"I dropped her and she died because of me," the hunter replied dully.
"Iolaus!" Hercules exclaimed, grabbing his friend lightly by the shoulders. "Are you saying…Is your memory back??"
"No…it was just a flash, nothing more, it's gone now," Iolaus shook his head and rubbed a hand across his eyes trying in vain to dislodge the fog which had settled around his mind. "Hercules, what was I doing on a bridge like that anyway?"
"You were trying to save that woman's life," the demi-god answered, pride evident in his voice.
"Me?" the hunter looked up at him questioningly.
"Yes, you're a hero! I've been trying to explain this…"
"Obviously not a very good one--she's dead," Iolaus replied, just a hint of sarcasm in his words.
"Iolaus--that wasn't your fault!" Hercules said immediately. "You don't remember, but she panicked and she struggled even though you plead with her not to. There wasn't anything more you could've done. I hope with all my heart that you can accept that and move on, because nothing can change the fact that you are the most noble, bravest and honorable man I know. And as soon as Fortune can return your memory, you'll see that. Do you also want to see that you let one of the biggest crime lords in Greece go free, when you had the chance to see that justice was served? And maybe, just maybe, in the process be the turning point in Xeno's life?"
Iolaus sat quietly for a few moments before he spoke again. "No… no I don't."
Hercules didn't miss the change of tone in his friend's voice as he said this. Did he dare call it acceptance?
"Somehow," Iolaus continued, his eyes downcast, "I get the feeling that you're the only reason why I didn't stay a thief…why I haven't been living this kind of life all along."
The demi-god opened his mouth to protest but Iolaus plowed on: "No Hercules, I was ready to let him go free. Really I was. Because I had no faith in myself, and if I turned him in, I would have nothing…be nothing. Just a thief turning on another thief. But apparently I'm not that thief I thought I was. As it turns out, it looks like I've got quite a lot. Not the least of which is a pretty damn good friend."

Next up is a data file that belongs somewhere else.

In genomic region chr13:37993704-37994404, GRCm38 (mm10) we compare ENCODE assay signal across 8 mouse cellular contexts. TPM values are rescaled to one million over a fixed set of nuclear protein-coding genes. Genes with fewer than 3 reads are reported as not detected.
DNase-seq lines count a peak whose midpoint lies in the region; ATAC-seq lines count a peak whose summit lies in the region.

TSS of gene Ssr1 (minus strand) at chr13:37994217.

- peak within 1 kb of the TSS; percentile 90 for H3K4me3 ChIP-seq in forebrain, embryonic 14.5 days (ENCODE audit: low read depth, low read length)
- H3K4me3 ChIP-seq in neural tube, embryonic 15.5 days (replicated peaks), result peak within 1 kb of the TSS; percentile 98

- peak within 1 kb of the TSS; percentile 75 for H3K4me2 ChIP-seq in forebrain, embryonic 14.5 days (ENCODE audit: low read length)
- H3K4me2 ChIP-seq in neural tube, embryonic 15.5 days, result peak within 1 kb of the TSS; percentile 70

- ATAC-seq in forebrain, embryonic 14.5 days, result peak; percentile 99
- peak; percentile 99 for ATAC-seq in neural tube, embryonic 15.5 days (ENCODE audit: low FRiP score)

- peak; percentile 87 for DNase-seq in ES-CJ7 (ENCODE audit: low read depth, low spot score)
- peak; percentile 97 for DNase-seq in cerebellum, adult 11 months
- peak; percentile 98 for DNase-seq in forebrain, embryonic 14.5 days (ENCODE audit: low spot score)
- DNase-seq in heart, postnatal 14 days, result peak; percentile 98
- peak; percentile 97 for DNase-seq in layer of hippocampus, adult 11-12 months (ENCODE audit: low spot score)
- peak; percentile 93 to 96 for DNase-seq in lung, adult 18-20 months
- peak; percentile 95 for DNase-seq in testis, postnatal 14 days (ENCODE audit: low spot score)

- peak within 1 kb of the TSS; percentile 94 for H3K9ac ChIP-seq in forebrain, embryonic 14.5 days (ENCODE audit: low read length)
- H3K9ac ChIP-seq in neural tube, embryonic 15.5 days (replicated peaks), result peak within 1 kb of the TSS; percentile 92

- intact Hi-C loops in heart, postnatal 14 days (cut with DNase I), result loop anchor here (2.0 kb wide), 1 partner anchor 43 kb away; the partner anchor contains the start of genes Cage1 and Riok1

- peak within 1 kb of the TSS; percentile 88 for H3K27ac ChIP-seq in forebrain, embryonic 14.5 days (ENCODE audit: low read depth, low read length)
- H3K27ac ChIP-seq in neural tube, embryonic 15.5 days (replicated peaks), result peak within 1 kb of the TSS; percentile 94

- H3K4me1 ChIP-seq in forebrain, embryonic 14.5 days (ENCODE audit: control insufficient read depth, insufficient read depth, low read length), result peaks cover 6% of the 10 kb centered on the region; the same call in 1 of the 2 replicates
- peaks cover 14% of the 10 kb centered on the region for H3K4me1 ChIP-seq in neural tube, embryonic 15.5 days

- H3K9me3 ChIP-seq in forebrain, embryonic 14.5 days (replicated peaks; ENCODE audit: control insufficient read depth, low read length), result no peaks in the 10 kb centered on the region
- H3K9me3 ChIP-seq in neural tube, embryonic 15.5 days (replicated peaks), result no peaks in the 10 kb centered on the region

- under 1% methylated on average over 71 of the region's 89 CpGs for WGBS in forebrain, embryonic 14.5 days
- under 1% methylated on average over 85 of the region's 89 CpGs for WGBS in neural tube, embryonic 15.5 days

"And you ARE a friend Iolaus," Hercules replied, a smile playing around the corners of his mouth. "The best a man could have."
The two friends sat silent a little longer.
"A hero, huh?" Iolaus mused, and to Hercules' delight, he actually giggled--that wonderful, beautiful, infectious giggle.
"In the truest sense, my friend," Hercules replied, squeezing his friend's shoulder.
Iolaus nodded, and his eyes told his friend that he would do the right thing.
"Well, we'd better get going," the hunter announced as he stood up from the log. "I want a few moments to try to explain to Xeno why I'm doing what I'm gonna do."
"I'm sure he'd appreciate that," Hercules said with a smile as he joined his friend and partner on the path once more. "Who knows? He might even be proud of you."
"Yeah?" Iolaus laughed. "I don't know about that Hercules. I just hope he isn't as hardheaded as I am."
"Not possible my friend," Hercules kidded his partner as they headed for the lake, and in return was rewarded with his friend's familiar warm smile.